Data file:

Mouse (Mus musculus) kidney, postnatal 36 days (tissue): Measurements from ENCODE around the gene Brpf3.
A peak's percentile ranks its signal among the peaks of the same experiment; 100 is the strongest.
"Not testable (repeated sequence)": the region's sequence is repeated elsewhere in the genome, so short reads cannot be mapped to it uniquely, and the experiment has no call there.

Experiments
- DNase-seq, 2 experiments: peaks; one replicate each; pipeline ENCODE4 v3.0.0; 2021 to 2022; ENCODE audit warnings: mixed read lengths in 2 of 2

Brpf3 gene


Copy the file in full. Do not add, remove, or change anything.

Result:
Mouse (Mus musculus) kidney, postnatal 36 days (tissue): Measurements from ENCODE around the gene Brpf3.
A peak's percentile ranks its signal among the peaks of the same experiment; 100 is the strongest.
"Not testable (repeated sequence)": the region's sequence is repeated elsewhere in the genome, so short reads cannot be mapped to it uniquely, and the experiment has no call there.

Experiments
- DNase-seq, 2 experiments: peaks; one replicate each; pipeline ENCODE4 v3.0.0; 2021 to 2022; ENCODE audit warnings: mixed read lengths in 2 of 2

Brpf3 gene